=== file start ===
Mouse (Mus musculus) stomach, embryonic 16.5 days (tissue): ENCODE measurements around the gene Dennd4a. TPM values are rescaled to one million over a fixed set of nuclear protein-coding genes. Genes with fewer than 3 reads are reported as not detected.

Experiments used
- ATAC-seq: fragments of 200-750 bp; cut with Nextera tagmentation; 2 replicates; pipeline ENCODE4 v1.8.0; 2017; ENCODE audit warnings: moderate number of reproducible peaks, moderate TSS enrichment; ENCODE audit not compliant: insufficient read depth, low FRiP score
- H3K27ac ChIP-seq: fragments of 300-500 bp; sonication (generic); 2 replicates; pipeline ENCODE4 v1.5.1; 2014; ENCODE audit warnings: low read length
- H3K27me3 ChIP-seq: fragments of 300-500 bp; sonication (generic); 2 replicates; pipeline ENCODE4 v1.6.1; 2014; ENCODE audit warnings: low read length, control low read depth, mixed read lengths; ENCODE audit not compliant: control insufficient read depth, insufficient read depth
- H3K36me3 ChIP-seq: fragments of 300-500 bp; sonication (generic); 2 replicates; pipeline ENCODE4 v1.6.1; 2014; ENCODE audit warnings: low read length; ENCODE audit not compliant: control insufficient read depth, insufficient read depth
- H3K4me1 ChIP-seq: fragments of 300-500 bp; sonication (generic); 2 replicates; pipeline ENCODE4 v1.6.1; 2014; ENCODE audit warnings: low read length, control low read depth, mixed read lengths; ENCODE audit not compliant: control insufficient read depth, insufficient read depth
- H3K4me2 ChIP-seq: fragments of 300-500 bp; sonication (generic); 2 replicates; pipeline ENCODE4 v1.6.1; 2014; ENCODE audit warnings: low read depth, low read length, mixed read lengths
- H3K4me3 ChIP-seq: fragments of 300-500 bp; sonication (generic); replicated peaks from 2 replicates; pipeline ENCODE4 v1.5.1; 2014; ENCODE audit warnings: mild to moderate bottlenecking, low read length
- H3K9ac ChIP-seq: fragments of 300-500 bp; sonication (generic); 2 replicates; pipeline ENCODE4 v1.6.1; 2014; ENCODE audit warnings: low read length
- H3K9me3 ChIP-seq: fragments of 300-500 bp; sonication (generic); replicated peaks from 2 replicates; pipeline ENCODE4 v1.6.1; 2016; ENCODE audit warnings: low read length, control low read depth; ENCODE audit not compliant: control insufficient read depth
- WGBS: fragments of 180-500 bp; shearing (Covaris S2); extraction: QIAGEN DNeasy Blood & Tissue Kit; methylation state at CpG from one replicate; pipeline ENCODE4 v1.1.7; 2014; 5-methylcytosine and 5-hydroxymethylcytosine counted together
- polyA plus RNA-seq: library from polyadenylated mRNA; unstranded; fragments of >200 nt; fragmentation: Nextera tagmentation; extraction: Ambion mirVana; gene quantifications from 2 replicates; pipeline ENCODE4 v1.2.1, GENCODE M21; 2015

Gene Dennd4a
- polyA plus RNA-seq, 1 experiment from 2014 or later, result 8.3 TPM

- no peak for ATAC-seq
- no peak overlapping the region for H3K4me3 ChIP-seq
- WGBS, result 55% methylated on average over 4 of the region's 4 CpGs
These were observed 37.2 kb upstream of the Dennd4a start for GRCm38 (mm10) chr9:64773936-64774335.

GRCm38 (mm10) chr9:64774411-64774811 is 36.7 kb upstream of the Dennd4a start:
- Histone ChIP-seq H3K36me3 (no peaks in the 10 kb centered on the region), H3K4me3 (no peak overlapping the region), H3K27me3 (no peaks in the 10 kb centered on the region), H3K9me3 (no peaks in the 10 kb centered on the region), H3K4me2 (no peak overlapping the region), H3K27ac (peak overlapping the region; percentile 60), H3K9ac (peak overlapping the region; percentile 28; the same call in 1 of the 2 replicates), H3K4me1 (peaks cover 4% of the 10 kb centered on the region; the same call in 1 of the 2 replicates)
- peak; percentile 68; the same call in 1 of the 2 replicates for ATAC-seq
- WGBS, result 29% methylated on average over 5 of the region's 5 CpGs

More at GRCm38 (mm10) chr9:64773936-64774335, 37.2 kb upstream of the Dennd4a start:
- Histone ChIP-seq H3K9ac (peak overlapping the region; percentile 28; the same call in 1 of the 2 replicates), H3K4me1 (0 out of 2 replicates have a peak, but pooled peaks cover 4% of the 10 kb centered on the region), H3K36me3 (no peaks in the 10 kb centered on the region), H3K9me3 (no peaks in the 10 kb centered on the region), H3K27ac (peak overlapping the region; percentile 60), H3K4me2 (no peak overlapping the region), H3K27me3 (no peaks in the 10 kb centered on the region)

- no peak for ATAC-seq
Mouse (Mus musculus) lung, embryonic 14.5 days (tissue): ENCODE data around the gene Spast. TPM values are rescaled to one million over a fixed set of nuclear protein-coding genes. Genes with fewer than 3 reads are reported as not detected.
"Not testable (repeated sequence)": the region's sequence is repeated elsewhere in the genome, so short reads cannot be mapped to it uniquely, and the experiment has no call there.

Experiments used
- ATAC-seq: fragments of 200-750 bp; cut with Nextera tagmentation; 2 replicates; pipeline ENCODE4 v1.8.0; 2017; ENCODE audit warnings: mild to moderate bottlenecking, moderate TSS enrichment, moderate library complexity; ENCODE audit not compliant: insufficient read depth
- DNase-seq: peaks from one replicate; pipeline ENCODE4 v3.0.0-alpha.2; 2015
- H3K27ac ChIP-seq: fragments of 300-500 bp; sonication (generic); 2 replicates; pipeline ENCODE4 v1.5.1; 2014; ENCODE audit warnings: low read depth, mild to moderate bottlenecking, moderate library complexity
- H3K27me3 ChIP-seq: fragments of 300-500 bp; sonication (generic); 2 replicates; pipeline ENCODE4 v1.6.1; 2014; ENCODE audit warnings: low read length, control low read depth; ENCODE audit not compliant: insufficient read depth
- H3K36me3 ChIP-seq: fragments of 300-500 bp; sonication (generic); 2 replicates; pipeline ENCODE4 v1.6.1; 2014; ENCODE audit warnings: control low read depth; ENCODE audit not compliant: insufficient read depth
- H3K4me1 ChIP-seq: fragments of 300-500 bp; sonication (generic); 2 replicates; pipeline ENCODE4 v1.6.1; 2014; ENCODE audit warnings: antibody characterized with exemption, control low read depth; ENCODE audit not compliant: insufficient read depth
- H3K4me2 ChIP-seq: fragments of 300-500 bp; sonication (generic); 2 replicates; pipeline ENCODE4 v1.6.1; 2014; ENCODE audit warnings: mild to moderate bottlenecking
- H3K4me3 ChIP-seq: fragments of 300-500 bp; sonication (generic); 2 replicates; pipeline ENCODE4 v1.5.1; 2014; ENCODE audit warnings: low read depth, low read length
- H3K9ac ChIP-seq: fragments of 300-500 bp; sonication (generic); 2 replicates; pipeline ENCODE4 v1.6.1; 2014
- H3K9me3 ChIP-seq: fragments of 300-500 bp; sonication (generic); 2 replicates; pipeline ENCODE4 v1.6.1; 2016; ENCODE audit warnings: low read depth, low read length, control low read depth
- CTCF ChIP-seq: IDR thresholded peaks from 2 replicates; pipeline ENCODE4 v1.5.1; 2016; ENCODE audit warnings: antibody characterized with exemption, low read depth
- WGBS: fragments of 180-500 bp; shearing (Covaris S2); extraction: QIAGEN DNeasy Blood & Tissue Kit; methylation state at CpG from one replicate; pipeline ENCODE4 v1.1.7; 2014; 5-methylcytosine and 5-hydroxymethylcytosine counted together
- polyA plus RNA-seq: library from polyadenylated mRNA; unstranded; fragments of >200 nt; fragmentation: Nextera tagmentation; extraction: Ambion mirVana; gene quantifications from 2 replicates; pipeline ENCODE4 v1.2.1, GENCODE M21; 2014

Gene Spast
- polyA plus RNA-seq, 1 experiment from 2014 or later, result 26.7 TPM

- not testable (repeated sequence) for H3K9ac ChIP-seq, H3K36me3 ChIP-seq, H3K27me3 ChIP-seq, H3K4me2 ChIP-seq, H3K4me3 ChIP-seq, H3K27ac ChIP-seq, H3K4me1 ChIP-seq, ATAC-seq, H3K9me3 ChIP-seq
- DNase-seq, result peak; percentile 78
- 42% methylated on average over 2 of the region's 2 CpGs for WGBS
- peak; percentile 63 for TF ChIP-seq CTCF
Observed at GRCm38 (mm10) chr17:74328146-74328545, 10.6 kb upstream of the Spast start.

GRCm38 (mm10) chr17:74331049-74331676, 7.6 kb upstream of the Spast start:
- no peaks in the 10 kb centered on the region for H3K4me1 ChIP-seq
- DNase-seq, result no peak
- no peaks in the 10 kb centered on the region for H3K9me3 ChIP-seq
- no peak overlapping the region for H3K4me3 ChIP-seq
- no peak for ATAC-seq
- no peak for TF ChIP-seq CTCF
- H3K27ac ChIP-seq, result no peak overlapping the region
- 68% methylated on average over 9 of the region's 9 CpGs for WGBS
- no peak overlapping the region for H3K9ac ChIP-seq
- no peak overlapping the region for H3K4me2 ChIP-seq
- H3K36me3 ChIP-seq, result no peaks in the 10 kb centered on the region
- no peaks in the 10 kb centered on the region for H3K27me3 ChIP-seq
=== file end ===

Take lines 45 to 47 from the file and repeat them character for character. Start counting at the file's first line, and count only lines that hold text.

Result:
- not testable (repeated sequence) for H3K9ac ChIP-seq, H3K36me3 ChIP-seq, H3K27me3 ChIP-seq, H3K4me2 ChIP-seq, H3K4me3 ChIP-seq, H3K27ac ChIP-seq, H3K4me1 ChIP-seq, ATAC-seq, H3K9me3 ChIP-seq
- DNase-seq, result peak; percentile 78
- 42% methylated on average over 2 of the region's 2 CpGs for WGBS